‘It’s really different’: In the field with Maritime High School students

Fast facts:

  • Maritime High School (MHS) is a collaborative project of Highline Public Schools, Northwest Maritime Center, Port of Seattle, and the Duwamish River Cleanup Coalition.
  • The current campus is in Des Moines and the project partners are working on a permanent location, preferably on the water and possibly in the Duwamish Valley area.
  • The inaugural class is 35 students and the plan is to enroll 100 9th graders next year. Target school size is 400 students by 2025.
  • Weekly schedule: Monday and Tuesday are primarily spent in the classroom and labs. Wednesday and Thursday are field excursions. Fridays are remote learning.
  • The curriculum’s core focus areas are: marine construction; vessel operations, design & maintenance; and marine resources and research.

On a gray, but not stormy, October afternoon, members of Maritime High School’s freshman class headed out for a field experience on Admiral Jack, a 40’ catamaran managed by MHS partner Northwest Maritime Center. The Port Townsend-based nonprofit retrofitted the passenger vessel to use for educational programs and tours in the summer.

Divided into groups of 3 students, each group took a station on the boat. The stations included driving the Admiral Jack, creating a course for the following week and the remaining crew managed deckhand tasks while the boat was underway.

Over the course of the afternoon, the groups rotated through each station. Among the students were Giselle Esparza and Mara Mersai. Esparza enjoyed driving the boat the best and seeing how it responded to the steering wheel.

Previous field experiences include rowing a long boat on the Duwamish Waterway and transplanted vegetation to restore an eroded shoreline habitat. The Seattle Times tagged along on those outings.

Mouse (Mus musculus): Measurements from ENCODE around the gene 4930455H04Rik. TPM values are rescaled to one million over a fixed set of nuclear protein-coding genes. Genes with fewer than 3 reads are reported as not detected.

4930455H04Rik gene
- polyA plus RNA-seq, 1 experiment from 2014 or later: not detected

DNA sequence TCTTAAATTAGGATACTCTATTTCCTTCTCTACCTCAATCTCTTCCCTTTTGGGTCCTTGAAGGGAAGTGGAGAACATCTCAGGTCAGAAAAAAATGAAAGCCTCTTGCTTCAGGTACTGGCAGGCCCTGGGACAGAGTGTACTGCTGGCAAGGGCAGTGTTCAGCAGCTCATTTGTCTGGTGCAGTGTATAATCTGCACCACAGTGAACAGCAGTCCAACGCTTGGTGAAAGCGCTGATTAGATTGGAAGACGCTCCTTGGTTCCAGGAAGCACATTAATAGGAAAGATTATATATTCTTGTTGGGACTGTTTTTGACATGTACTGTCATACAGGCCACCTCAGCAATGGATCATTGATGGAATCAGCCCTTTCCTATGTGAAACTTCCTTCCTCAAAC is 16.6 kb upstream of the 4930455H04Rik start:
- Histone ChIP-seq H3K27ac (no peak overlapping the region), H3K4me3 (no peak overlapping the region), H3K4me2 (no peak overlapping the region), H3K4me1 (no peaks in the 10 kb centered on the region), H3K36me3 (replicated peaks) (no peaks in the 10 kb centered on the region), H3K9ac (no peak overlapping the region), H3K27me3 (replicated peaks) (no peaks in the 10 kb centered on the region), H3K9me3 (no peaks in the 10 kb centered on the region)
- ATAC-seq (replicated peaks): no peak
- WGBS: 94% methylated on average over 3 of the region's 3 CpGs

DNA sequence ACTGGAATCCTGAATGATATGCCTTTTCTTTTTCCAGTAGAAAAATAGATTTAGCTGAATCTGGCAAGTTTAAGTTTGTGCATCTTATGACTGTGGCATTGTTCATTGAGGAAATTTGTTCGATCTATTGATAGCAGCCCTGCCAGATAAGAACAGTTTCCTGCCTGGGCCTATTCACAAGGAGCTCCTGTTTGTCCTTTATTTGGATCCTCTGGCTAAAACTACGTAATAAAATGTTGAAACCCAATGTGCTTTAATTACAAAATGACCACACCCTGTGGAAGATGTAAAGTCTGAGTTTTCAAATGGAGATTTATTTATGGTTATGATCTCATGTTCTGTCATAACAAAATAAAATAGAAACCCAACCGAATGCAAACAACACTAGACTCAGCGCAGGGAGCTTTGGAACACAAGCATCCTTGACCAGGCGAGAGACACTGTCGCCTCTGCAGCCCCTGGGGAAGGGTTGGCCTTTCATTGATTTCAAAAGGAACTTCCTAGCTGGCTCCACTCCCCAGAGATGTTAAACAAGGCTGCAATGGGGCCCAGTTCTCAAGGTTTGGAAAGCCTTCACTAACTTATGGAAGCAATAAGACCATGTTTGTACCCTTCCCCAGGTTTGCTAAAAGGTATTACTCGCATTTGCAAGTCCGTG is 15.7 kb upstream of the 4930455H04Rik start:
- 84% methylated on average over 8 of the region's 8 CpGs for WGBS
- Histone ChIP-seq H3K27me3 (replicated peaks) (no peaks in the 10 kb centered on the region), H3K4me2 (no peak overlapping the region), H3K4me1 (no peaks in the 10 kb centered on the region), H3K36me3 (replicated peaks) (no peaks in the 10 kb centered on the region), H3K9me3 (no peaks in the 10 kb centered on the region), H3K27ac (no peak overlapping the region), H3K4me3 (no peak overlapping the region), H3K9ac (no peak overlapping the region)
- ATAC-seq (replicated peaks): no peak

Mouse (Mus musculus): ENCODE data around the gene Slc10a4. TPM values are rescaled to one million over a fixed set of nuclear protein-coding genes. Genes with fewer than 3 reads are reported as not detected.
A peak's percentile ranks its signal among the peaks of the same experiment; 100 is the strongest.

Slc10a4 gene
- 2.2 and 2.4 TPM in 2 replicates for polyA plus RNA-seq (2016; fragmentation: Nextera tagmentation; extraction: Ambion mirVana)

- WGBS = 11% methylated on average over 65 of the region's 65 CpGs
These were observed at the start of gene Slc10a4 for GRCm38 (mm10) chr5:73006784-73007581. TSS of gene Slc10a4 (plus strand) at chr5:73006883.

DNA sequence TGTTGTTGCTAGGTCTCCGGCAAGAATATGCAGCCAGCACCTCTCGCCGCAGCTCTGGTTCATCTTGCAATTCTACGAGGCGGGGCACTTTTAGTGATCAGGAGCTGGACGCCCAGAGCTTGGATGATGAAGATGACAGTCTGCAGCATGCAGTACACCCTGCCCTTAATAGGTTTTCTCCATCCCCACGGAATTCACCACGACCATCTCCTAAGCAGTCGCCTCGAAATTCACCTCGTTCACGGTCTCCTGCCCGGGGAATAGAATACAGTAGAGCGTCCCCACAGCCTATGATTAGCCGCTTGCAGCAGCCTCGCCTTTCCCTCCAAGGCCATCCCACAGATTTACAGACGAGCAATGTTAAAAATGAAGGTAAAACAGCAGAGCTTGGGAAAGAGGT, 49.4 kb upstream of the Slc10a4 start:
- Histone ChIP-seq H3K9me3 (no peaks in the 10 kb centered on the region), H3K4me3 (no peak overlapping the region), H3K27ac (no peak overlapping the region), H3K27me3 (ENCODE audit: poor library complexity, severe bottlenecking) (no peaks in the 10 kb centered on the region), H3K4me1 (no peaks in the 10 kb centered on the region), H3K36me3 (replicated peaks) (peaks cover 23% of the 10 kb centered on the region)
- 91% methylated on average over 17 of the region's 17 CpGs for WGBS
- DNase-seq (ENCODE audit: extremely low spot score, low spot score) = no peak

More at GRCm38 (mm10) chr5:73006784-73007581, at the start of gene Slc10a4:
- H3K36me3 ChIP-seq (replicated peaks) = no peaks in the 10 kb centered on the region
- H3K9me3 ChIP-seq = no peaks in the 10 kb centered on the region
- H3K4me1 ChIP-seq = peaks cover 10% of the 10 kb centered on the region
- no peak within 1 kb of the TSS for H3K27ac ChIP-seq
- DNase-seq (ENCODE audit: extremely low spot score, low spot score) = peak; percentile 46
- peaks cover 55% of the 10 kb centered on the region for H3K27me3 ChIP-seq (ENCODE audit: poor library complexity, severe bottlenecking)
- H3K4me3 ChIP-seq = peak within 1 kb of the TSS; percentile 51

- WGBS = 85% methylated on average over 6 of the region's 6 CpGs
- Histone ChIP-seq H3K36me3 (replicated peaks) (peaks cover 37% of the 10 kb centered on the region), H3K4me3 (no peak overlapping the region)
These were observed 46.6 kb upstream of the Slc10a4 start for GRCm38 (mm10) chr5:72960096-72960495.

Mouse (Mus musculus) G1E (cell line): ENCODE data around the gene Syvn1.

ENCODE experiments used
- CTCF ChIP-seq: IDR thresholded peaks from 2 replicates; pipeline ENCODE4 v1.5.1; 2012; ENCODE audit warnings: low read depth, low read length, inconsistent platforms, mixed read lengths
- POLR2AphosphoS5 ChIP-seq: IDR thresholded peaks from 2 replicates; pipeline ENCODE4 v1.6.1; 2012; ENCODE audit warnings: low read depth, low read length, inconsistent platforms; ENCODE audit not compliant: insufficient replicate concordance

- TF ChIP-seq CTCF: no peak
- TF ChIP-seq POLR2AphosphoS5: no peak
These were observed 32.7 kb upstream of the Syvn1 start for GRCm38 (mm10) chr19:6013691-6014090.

Photos: Washington State’s new maritime high school

When asked how the first month of Maritime High School compared to their expectations, Esparza and Mersai hadn’t quite known what to expect but spoke positively of their experience thus far.

“It’s been better than I thought,” said Esparza. “I personally didn’t think I was going to like it but I actually enjoy being on the boat and doing stuff in maritime.”

“It’s really different,” added Mersai. “It’s not like your usual way of doing school. They do more things outside than inside.”

If they were to start their maritime career tomorrow, Mersai would work onboard a boat. She is also passionate about marine biology and enjoys the aquaponics lab. Esparza said she would join a sailing crew.

Neither had ever been on the water before starting at Maritime High School.

Esparza recently moved to Burien, Wash. from Arizona. She learned about Maritime High School through her aunt who works for the Port of Seattle.

At her previous school, students received assignments in a more traditional manner, and they didn’t always complete those assignments. In the field, MHS students are constantly participating.

A boat with two hulls is at the dock, inside the cabin students are seated wearing lifejackets
Northwest Maritime Center, one of the partners behind Maritime High School, retrofitted the Admiral Jack for use as a floating classroom.

MHS is a project-based learning school, one of five career-oriented schools in the Highline School District. Each student has their own learning plan and in lieu of traditional grades, they document their learning during and after projects culminating in a mastery transcript.

While it is industry-oriented, MHS is not a career and technical education (CTE) school. In addition to maritime studies, the program aims to develop students’ communication, collaboration and critical thinking skills. The curriculum also weaves in law, environmental justice and sustainability.

“We’re trying to break down the binary that says you have high schools that send students to a four year college or you have high schools that send students into the trades,” said Stephanie Burns, Maritime High School Program Director.

Since the school year started, the students who come from as far away as Olympia and as close as Des Moines have bonded through their projects and field excursions.

Back on Admiral Jack, the students ended the day with three “hip hip hoorays” led by an instructor. They each grabbed their dry bags filled with learning supplies and outdoor gear then disembarked the boat.

Walking down the dock one student exclaimed, “I love being on the water!”

A classmate responded: “Same!”

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